Dealing with "Difficult" Employees

I put difficult employees into two categories. The first category of difficult employees you may have to work with are “Employees with a Problem.” Typically, employees in this category are teachable, coachable and reasonable. When working for someone who knows how to coach, delegate and lead, they will get back on track and resume being a productive and positive influence in the workplace.

The second category of difficult employees you may have to work with, and I hope you don’t, are “Problem Employees.” Unlike “Employees with a Problem,” these employees can be very difficult to teach and coach. I’m not a psychologist, but from a behaviorist point of view, Problem Employees often have a value system (a work ethic) that is counter to the values and work ethics required by their organization. They are just very good at “testing the lower limits of productivity.” They can also have an attitude that sometimes can drive you to drink. I’m not suggesting that you give up on working with Problem Employees, nor am I suggesting that you resort to drinking. What I am saying is that their behavior is often more difficult to change and quite often require you to draw on any project management skills you may possess. In other words, they can be a “project.”

So, what to do about these “difficult” employees?

There are factors that can guide you through your discussions and documentation when working with either an “Employee with a Problem” or a “Problem Employee.” The first two of these factors are:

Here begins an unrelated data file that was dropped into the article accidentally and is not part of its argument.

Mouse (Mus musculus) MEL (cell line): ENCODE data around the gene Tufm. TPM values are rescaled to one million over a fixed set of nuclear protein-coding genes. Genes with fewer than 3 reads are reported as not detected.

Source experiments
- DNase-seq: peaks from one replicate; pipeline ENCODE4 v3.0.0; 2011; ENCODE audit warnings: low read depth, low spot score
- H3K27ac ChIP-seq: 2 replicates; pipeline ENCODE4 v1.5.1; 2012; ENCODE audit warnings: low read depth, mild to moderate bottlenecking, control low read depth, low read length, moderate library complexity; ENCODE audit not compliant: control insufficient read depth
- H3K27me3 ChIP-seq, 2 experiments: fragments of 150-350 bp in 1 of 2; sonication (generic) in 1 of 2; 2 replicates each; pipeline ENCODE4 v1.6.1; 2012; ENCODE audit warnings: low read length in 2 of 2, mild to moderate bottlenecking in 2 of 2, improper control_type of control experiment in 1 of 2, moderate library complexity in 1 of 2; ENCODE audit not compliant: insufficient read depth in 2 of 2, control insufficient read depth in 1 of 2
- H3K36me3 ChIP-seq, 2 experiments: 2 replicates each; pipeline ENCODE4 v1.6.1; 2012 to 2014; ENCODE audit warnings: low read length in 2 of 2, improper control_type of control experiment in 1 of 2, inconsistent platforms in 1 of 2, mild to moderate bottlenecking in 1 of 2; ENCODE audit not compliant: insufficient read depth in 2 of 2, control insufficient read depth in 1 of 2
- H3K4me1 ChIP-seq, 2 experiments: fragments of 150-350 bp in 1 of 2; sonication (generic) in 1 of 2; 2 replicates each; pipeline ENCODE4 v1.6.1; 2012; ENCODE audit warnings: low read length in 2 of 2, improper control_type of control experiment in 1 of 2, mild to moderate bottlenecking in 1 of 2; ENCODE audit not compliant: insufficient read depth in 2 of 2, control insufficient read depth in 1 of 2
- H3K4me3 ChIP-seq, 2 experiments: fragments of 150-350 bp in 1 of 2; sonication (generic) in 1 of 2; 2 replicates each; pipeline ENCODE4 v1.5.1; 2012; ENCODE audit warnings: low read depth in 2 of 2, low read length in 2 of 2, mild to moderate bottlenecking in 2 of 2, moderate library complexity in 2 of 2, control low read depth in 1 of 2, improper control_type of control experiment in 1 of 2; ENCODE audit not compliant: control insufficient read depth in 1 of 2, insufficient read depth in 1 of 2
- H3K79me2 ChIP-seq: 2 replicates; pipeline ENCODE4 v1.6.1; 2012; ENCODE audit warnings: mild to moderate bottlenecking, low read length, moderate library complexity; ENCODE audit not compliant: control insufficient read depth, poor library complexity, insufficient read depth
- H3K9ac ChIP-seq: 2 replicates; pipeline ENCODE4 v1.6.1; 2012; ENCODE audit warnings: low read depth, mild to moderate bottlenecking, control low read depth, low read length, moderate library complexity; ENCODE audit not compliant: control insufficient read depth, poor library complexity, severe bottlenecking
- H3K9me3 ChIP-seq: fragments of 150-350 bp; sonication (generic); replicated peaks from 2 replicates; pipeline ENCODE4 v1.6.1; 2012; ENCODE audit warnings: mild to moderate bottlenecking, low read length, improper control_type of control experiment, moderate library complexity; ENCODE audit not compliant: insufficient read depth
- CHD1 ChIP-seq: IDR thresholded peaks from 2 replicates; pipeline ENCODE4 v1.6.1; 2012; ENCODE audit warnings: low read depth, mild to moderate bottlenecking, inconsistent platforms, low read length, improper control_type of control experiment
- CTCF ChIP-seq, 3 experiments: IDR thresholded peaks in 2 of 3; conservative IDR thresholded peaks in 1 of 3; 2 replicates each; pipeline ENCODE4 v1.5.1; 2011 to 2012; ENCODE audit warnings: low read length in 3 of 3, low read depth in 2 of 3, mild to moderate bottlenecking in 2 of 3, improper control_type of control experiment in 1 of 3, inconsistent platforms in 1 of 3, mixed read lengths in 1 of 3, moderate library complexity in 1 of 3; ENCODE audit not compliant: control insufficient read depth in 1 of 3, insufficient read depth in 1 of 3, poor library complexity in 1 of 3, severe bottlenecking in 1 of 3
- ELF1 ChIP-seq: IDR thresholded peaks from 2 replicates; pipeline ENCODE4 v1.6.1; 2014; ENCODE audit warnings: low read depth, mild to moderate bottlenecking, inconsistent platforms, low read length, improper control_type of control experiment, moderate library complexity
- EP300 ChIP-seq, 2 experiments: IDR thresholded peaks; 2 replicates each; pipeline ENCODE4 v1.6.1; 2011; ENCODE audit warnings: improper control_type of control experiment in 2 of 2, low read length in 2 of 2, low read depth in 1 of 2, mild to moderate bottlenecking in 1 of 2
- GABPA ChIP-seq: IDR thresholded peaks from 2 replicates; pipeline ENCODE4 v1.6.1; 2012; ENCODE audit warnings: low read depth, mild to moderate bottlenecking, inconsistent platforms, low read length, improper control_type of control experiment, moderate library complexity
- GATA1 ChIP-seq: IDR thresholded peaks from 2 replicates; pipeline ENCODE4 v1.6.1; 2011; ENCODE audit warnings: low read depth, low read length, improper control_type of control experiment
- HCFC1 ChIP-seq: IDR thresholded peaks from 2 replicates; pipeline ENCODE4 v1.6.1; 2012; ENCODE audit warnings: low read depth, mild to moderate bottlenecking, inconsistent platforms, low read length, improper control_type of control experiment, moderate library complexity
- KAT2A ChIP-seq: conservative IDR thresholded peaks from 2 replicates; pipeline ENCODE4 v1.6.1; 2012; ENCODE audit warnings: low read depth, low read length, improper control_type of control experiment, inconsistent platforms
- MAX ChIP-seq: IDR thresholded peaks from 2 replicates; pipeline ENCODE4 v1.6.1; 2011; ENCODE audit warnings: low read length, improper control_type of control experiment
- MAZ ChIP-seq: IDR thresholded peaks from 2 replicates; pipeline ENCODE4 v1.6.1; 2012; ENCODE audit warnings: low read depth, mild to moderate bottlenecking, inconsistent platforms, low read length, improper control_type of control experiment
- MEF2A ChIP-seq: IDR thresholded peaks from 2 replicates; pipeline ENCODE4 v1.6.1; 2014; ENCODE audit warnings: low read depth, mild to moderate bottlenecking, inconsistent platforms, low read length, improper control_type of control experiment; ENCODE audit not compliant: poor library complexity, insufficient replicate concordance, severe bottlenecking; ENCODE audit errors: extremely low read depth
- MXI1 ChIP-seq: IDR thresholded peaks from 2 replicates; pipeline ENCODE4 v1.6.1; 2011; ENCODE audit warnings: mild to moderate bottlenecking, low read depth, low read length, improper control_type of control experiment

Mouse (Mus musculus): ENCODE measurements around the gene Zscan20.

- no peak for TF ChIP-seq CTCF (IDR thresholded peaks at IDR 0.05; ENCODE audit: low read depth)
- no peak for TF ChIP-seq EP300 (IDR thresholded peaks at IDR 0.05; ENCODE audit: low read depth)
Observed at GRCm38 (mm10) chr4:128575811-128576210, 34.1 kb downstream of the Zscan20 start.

1. Behavior. Make your discussions behaviorally specific, and focus on job-related behavior. A common mistake when discussing performance is using words and comments that are vague or can be interpreted in different ways. For example:

An employee is talking negatively about co-workers to other co-workers. It is putting a drag on morale and creates a negative atmosphere. The person is being cynical, and that automatically makes him/her an “energy vampire.” You meet with the employee and say:

Not good: “In working with other employees, you have a negative attitude and are disrespectful.” The statement is not behaviorally specific, is negative, and does not offer any facts about what the employee said or did.

Good: “When I entered the break room this morning, I heard you talking negatively about Priscilla and John. This is what I heard you say…” (State what was actually said). Don’t use the words “attitude” and “respect,” but use words that describe the behavior that you observed. This is what you will also need to document.

Be as behaviorally specific as you can, and make sure the behavior is job-related. Get help if you are in over your head and are unsure of job-relatedness. That is what a smart and competent supervisor would do.

2. Facts. Any decision you make should be an informed one. In the above example, you walked in and heard some negative comments about Priscilla and John. It may seem obvious to you that it was inappropriate. However, gather some facts before you jump into the fray.

Have you ever heard of that saying, “Ready, aim, fire?” Without facts, what typically happens is, “Ready, fire, aim.” It does not work. Substitute the words “Ready, aim, fire” with “Think, plan, act.” Don’t let your assumptions or your emotions guide your decisions. If you do, you’re likely to “shoot yourself in the foot.” Let facts guide your approach and the decisions you make to resolve the situation and correct the employee’s performance.

Good: Ask the “Employee with a Problem” or the “Problem Employee” what happened or why their performance has diminished. Get their ideas, thoughts, feelings, and point-of-view before making your decisions on resolving the situation.

Good: Get advice from your boss and your Human Resources Department. I suggest you consider this as a first step. If your boss knows (and plays well) his/her role, he/she will help and work with you to improve employee performance. The Human Resources Department is your consultant. You are its customer. Ask it to do its job and help you to come up with ways to improve employee performance.

I hope you can use these and other factors to help you think about and consider more ways to improve performance, even for “difficult” employees.

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